Land Acknowledgement

It is important to recognize the indigenous people that inhabited this land before colonization and those that continue to inhabit this land that all of us live on. A land acknowledgment is just a part of disrupting and dismantling colonial structure. We encourage people to learn the history of native people in the United States; to recognize the impact of colonization on their lives as well as ours in the past as well as in the present; and to support indigenous communities and organizations.

A.R.E.A. Land Acknowledgment

Alamance County is rooted in deep indigenous history, including a trading path that runs through the county. Graham sits on traditional Sissipahaw/Occaneechi/Saponi/Eno/Saura lands. Alamance County has hundreds of current enrolled citizens and descendants of the OCCANEECHI who are alive and thriving today. 

A long time ago, the hilly land that is now called the Piedmont of North Carolina was the home of indigenous relatives, the Yésah, a people who had lived in peace and balance with their world for centuries. North Carolina had always been home to a large variety of Indian tribes, with the Secotan and the Chowan in the east, the Saponi, Tutelo, Occaneechi,  Sissipahaw and Tuscarora in the center, the Cherokee dominating the west, and dozens of other ones spread out along the state. As such, the Indians had a great influence throughout all of North Carolina’s history.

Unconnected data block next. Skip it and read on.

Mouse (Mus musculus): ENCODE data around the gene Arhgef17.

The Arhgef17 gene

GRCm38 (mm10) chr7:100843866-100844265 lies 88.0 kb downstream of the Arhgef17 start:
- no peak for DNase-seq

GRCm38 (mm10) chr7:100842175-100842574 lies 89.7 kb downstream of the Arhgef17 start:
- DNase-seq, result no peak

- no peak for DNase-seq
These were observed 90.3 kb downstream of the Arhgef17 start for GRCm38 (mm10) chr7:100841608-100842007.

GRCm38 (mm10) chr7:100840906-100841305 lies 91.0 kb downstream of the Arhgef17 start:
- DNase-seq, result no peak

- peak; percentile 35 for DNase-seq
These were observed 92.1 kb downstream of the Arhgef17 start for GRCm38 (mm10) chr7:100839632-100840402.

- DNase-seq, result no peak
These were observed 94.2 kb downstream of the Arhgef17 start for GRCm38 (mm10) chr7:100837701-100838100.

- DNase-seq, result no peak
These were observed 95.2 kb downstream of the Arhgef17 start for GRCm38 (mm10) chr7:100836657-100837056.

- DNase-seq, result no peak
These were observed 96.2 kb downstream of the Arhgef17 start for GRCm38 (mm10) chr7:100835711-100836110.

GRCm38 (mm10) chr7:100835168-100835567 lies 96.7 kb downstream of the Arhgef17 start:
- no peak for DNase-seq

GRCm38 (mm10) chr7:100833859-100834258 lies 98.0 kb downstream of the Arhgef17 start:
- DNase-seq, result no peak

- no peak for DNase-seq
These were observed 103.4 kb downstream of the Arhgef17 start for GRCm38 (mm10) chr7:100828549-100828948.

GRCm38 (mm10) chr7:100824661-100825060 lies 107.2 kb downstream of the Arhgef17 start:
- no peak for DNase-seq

We would like to honor the 4 Directions, the Land, our People, the Rivers, Grandmother Earth and Creator of it all.  As we move forward, please recognize and acknowledge the 8 state-recognized tribes and peoples: Occaneechi Band of the Saponi Nation, Meherrin, Waccamaw Siouan, Lumbee, Coharie, Haliwa-Saponi, Sappony and Cherokee as the past, the present and future caretakers of this land.

We are grateful to Crystal Cavalier-Keck, citizen of the Occaneechi Band of the Saponi Nation in Burlington NC, for providing us with this land acknowledgment.